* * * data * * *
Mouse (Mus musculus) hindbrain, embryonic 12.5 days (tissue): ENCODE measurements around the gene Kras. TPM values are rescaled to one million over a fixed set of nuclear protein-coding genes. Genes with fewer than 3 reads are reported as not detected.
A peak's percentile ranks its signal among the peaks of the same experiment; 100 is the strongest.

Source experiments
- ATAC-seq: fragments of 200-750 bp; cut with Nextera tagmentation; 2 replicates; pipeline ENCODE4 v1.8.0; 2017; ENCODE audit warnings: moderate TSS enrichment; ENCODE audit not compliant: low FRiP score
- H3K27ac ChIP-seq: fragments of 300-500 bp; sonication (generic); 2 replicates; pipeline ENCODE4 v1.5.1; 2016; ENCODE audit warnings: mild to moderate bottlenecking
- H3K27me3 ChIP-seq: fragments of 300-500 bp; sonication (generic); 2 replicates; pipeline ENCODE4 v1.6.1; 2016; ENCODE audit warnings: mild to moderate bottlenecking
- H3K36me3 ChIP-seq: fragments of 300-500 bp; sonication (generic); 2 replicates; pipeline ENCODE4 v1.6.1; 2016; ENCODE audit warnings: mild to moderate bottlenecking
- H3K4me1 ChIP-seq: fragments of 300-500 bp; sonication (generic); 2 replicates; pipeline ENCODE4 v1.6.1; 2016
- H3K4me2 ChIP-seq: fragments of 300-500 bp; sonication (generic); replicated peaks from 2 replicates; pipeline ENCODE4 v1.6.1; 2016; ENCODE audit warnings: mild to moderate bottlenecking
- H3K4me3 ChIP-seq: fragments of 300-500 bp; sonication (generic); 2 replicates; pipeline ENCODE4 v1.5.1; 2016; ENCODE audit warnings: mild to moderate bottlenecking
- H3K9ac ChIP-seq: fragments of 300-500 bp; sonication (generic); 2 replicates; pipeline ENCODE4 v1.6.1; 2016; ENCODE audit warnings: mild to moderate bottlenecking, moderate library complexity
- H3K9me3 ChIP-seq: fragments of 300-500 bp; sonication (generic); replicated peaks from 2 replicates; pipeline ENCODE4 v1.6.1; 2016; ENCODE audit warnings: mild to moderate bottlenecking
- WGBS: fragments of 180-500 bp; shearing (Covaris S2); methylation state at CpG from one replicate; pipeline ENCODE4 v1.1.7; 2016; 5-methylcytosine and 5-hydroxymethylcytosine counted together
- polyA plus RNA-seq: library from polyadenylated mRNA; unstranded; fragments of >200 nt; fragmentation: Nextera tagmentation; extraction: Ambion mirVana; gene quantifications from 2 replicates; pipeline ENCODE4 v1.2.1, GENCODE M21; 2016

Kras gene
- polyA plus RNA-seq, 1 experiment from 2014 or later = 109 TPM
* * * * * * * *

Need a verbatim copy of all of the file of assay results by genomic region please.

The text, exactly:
Mouse (Mus musculus) hindbrain, embryonic 12.5 days (tissue): ENCODE measurements around the gene Kras. TPM values are rescaled to one million over a fixed set of nuclear protein-coding genes. Genes with fewer than 3 reads are reported as not detected.
A peak's percentile ranks its signal among the peaks of the same experiment; 100 is the strongest.

Source experiments
- ATAC-seq: fragments of 200-750 bp; cut with Nextera tagmentation; 2 replicates; pipeline ENCODE4 v1.8.0; 2017; ENCODE audit warnings: moderate TSS enrichment; ENCODE audit not compliant: low FRiP score
- H3K27ac ChIP-seq: fragments of 300-500 bp; sonication (generic); 2 replicates; pipeline ENCODE4 v1.5.1; 2016; ENCODE audit warnings: mild to moderate bottlenecking
- H3K27me3 ChIP-seq: fragments of 300-500 bp; sonication (generic); 2 replicates; pipeline ENCODE4 v1.6.1; 2016; ENCODE audit warnings: mild to moderate bottlenecking
- H3K36me3 ChIP-seq: fragments of 300-500 bp; sonication (generic); 2 replicates; pipeline ENCODE4 v1.6.1; 2016; ENCODE audit warnings: mild to moderate bottlenecking
- H3K4me1 ChIP-seq: fragments of 300-500 bp; sonication (generic); 2 replicates; pipeline ENCODE4 v1.6.1; 2016
- H3K4me2 ChIP-seq: fragments of 300-500 bp; sonication (generic); replicated peaks from 2 replicates; pipeline ENCODE4 v1.6.1; 2016; ENCODE audit warnings: mild to moderate bottlenecking
- H3K4me3 ChIP-seq: fragments of 300-500 bp; sonication (generic); 2 replicates; pipeline ENCODE4 v1.5.1; 2016; ENCODE audit warnings: mild to moderate bottlenecking
- H3K9ac ChIP-seq: fragments of 300-500 bp; sonication (generic); 2 replicates; pipeline ENCODE4 v1.6.1; 2016; ENCODE audit warnings: mild to moderate bottlenecking, moderate library complexity
- H3K9me3 ChIP-seq: fragments of 300-500 bp; sonication (generic); replicated peaks from 2 replicates; pipeline ENCODE4 v1.6.1; 2016; ENCODE audit warnings: mild to moderate bottlenecking
- WGBS: fragments of 180-500 bp; shearing (Covaris S2); methylation state at CpG from one replicate; pipeline ENCODE4 v1.1.7; 2016; 5-methylcytosine and 5-hydroxymethylcytosine counted together
- polyA plus RNA-seq: library from polyadenylated mRNA; unstranded; fragments of >200 nt; fragmentation: Nextera tagmentation; extraction: Ambion mirVana; gene quantifications from 2 replicates; pipeline ENCODE4 v1.2.1, GENCODE M21; 2016

Kras gene
- polyA plus RNA-seq, 1 experiment from 2014 or later = 109 TPM